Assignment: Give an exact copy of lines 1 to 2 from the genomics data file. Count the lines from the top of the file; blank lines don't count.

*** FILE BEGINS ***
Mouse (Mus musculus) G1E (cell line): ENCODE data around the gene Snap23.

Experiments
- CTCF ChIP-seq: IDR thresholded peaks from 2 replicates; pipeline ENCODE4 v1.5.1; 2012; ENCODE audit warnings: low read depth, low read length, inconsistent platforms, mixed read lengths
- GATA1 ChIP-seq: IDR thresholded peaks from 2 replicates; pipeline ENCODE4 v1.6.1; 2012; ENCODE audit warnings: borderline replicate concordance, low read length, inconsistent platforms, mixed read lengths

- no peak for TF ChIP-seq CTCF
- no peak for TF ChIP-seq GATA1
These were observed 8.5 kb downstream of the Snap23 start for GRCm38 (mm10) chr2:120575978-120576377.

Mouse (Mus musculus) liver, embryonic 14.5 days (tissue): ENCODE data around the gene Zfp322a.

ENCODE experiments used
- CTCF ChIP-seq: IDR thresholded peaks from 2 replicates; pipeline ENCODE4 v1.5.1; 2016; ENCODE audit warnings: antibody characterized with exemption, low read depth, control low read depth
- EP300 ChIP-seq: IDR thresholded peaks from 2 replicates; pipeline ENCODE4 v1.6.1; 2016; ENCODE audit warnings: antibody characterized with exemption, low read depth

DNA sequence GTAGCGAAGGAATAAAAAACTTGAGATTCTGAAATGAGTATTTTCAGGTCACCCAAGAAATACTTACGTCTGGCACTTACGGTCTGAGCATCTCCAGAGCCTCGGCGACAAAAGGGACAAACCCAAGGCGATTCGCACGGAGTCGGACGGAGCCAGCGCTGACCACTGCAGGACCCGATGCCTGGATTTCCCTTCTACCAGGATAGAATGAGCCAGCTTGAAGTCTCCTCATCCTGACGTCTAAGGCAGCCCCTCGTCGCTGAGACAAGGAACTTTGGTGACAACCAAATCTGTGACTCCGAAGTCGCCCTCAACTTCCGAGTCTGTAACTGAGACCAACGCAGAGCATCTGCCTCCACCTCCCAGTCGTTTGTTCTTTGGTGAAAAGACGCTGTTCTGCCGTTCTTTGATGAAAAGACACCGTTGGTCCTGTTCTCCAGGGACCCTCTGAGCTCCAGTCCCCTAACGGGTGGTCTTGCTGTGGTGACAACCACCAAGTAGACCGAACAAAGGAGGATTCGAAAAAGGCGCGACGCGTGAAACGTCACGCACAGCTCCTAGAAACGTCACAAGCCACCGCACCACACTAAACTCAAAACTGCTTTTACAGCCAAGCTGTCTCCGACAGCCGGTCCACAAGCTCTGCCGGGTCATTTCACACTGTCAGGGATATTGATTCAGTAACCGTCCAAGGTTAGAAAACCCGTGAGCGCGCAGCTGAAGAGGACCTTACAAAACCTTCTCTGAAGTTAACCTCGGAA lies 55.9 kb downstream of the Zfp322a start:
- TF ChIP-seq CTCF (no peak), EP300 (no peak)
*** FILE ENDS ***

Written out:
Mouse (Mus musculus) G1E (cell line): ENCODE data around the gene Snap23.

Experiments